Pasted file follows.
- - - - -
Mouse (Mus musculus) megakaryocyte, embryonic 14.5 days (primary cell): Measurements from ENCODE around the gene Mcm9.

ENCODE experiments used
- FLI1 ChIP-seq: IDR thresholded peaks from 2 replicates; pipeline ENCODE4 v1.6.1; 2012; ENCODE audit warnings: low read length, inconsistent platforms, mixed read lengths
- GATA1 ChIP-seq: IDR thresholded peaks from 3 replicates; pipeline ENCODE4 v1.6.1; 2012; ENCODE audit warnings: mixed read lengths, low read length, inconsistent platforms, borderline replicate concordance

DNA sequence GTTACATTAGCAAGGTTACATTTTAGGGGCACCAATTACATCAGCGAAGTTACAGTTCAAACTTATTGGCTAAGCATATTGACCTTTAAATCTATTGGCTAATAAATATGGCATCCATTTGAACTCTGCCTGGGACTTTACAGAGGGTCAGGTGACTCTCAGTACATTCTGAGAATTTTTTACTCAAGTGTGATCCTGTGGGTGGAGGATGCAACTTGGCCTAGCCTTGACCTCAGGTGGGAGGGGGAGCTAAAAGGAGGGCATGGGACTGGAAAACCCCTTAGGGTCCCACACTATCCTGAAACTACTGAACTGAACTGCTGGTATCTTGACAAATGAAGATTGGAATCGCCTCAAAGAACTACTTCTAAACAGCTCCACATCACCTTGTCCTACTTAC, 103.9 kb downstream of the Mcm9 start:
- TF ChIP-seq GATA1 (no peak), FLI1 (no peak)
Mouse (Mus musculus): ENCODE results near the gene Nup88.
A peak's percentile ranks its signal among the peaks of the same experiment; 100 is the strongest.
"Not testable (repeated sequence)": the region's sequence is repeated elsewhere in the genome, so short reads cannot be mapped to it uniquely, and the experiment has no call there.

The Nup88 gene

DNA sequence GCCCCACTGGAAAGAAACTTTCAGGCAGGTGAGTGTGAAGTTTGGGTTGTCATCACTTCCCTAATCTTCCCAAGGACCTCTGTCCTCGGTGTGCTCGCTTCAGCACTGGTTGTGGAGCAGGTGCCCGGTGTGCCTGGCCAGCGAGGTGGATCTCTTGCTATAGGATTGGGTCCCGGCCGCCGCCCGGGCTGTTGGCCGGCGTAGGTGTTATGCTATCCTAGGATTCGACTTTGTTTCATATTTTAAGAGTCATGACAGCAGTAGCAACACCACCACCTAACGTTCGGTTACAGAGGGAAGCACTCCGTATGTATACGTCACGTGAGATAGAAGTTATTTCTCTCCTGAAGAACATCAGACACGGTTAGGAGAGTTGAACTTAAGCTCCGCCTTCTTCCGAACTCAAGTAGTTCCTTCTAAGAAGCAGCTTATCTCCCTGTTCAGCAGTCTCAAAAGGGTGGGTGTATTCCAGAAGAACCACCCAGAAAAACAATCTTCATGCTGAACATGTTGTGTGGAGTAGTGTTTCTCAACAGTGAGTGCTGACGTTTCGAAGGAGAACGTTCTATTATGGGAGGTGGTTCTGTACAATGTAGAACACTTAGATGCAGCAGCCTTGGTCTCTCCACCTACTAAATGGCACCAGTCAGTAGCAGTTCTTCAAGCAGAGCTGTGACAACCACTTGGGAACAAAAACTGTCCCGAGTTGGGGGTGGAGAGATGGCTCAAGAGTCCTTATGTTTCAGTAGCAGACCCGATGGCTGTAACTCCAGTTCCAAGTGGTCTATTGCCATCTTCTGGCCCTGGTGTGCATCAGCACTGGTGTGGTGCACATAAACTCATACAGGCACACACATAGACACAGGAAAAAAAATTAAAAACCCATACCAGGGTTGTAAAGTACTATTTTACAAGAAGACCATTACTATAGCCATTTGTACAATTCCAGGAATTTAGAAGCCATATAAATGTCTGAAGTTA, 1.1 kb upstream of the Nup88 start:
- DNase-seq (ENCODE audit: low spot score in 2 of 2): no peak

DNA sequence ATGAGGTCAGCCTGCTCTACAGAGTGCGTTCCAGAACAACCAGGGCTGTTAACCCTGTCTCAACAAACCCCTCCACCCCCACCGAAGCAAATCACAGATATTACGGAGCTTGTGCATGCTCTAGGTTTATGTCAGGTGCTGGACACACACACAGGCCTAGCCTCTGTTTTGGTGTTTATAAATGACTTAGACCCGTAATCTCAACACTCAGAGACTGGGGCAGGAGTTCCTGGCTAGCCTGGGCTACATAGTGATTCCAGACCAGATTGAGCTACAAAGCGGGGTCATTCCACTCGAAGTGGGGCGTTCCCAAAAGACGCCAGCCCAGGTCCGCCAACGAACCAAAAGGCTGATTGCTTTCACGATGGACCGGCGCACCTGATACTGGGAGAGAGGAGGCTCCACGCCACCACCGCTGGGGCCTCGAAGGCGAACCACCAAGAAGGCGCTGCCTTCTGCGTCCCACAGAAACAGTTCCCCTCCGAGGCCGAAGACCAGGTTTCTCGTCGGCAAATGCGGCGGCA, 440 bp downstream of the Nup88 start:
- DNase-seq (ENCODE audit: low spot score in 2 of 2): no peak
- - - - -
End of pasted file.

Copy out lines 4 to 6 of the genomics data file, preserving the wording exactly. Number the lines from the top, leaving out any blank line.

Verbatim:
- GATA1 ChIP-seq: IDR thresholded peaks from 3 replicates; pipeline ENCODE4 v1.6.1; 2012; ENCODE audit warnings: mixed read lengths, low read length, inconsistent platforms, borderline replicate concordance

DNA sequence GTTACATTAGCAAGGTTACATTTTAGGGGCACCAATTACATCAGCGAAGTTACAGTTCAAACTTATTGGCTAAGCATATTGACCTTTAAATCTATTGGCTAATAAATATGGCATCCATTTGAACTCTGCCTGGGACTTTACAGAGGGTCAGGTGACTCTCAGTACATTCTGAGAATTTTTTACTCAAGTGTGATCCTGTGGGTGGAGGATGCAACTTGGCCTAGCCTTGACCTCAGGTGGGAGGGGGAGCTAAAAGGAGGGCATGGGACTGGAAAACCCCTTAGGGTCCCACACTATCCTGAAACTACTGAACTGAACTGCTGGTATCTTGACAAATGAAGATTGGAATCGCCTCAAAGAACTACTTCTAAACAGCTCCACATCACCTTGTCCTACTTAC, 103.9 kb downstream of the Mcm9 start:
- TF ChIP-seq GATA1 (no peak), FLI1 (no peak)